[Beds & Herts Tuesday Telegraph: July 29th, 1919]
A contribution by an unnamed “one in the crowd” described what it had been like to be present at the drum-head service at Luton Hoo Park on July 27th, 1919. The writer said:
One came away from the Hoo on Sunday afternoon with mingled emotions. On had, with thousands upon thousands of other Lutonians, paid a silent but sincere mark of homage to those who, having undertaken the Great Adventure, have crossed the Rubicon – and gone on.
It was a wonderful day – and one uses the adjective with a full measure of restraint. Much that is best among the town life was gathered on the gentle slopes, consumed with but one purpose: quietly, without ostentation but in real reverence, to mark their sense of appreciation for those of their dear ones who are now no more.
In surroundings such as those at the Hoo – with Mother Nature in her glory triumphant over all – one gets back to realities; the inanities and superfluities of the strenuous modern life are stripped clean. Only fundamentals remain.
Here one realised the sublime character of the answer which had come from almost countless numbers of our fellow citizens when the great and bombastic challenge rang out upon a startled world.
In the name of King and Country, with all the panoply and pageantry associated with a great army, countless thousands had marched away, leaving behind them all which make life worth while. With a smile on their faces, a son on their lips – heads high, facing the grim unknown – they had gone forth in the defence of liberty, of honour, of truth, of civilisation itself.
Not for them the solemnity of a public funeral, the last sad rites attended by those they loved and were loved by. Not for them the well-kept final resting place – cared for outwardly and reverenced inwardly by those who stayed behind and mourn. But their the sudden call in the dim hours before the dawn, the gallant response, and – the unknown. Theirs the narrow grave in a foreign land: laid to rest in the spot where, facing the foe, they gave unto life itself for home and motherland - “they died that we might live”.
So it was meet that Luton should have an opportunity to demonstrate its recognition of the debt owed to the memory of this gallant band – men who, no one can doubt, have found their resting place amid the “goodly company” of heroes gathered in ethereal regions.
No form of tribute could have been devised which would better have synchronised with the motive and spirit of the purpose in view. The simple grandeur of the drum-head formula went deep home in the hearts and memories of those who participated.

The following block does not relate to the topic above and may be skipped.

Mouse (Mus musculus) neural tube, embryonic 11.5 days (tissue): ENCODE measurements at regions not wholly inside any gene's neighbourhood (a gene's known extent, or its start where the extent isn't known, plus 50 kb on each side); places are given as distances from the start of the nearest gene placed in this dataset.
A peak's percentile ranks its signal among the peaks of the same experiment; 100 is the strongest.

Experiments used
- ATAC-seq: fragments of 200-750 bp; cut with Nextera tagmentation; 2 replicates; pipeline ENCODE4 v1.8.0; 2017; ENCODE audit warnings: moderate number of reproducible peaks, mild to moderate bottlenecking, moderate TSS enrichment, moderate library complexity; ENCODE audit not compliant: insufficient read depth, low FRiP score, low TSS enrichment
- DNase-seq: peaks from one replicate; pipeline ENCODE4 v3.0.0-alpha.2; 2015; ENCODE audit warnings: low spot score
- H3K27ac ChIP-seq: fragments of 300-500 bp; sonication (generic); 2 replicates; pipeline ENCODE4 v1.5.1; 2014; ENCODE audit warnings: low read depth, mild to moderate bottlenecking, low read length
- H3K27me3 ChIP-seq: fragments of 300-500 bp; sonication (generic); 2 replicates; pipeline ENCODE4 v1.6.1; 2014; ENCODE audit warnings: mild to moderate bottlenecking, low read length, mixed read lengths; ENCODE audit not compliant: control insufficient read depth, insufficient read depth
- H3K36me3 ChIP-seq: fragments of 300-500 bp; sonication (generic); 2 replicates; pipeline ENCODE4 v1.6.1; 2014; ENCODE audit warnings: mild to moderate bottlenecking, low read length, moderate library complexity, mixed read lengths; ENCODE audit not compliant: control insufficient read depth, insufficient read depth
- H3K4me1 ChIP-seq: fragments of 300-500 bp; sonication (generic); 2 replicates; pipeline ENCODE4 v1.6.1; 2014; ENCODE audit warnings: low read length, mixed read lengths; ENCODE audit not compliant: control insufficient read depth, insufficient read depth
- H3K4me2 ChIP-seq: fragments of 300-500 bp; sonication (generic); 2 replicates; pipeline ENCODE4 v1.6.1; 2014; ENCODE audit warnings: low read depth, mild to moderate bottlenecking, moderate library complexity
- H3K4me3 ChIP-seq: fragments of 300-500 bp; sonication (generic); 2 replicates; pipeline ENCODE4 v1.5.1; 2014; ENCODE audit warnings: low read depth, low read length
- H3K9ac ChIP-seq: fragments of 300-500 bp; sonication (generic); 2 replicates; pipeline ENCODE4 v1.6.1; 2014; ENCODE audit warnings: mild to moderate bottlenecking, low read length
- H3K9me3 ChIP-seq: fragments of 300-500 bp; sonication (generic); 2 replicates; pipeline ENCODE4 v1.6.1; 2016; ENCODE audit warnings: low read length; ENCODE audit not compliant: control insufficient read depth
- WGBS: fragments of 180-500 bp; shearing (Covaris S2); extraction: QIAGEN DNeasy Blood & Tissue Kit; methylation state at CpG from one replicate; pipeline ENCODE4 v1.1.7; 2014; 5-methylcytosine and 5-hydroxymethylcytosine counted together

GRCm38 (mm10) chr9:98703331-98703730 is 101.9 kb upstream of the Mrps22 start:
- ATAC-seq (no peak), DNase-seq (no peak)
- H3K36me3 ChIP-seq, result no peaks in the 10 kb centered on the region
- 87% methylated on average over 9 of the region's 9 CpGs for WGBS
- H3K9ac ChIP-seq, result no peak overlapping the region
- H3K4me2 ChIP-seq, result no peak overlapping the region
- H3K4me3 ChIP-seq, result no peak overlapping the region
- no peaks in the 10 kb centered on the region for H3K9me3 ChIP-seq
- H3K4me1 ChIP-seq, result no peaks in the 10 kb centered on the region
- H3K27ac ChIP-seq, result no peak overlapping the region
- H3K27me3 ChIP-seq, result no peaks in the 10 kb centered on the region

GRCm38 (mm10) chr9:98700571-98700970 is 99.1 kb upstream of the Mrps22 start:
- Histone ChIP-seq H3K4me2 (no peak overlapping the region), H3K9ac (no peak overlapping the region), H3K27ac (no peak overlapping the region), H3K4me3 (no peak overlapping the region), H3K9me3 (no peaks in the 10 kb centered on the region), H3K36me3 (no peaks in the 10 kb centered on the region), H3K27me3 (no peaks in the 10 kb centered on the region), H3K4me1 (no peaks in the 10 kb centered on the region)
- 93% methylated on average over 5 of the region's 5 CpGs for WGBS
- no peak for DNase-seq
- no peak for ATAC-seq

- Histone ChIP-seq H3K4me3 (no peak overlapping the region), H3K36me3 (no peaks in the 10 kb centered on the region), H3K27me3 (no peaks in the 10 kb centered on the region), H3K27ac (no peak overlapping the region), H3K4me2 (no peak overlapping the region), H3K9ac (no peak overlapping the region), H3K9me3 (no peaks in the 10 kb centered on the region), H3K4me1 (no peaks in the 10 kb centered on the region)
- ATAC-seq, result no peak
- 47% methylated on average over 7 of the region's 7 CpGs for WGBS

No element was there of a theatrical character, none of idle curiosity. It was in very truth a multitude with but a single thought; and as the tragedy, the pathos, inseparable to the severance of young life in full flower came upon them, women wept and men's lips closed tightly. This was no sign of weakness, of hysteria. It was a case where deep called upon deep; and the response was immediate.
From start to finish the service was on the highest plane. Clergy, choir and musicians rose to the heights required of them. Mr Mahon's address was perfect in its phrasing, its eloquence, it delivery, its appeal: his glowing tribute to the sacrifice made by those around whom the day's function centred found the completest of echoes in the hearts of his hearers.
The sound of thousands of massed voices, soprano and contralto blended with the resonant baritone and bass, rose on the air with remarkable effect. 'O God, Our Help in Ages Past' and 'Rock of Ages' – hymns favourite among the English-speaking peoples the world over – breathing a fervent appeal and an ever-present hope swelled forth pregnant with meaning and with confidence.
The prayers voiced the thoughts of the multitude; and, when, following the pronunciation of the Benediction, the bugler sounded 'The Last Post,' every head was bared. The ringing notes of the familiar call rose clear above the throng, floated over all the scene, and died away in gentle cadences across the uplands beyond. Poignant in their opening, the chords are extraordinarily expressive of human mentality and outlook in the sense that they seem always to embody a rich and abiding faith in the actuality of that “sure and certain hope” without which men and women, faced with such crises as that but recently surmounted, must assuredly falter and fall by the way.
It was a memorable service in every respect. Apart altogether from its atmosphere of simple homage and deep sincerity, it demonstrated that the populace of Luton is completely sound at heart. Ebullitions of feeling break bounds in every circle on occasion; in the recent instance hereby our town has suffered so grievously, extraneous influences and circumstances carried the outburst to an extent undreamed of.
But unless we are profoundly at fault in our estimation of our fellow citizens, we are assured that Sunday's ceremony brought men's minds back to the verities of life – local as well as national; restored again to them from which it is impossible to forget that, confronted with the memory of those who have “gone to the bourn from which no traveller returns,” there are chargeable upon us all duties and obligations which cannot be denied.
It is well with our town.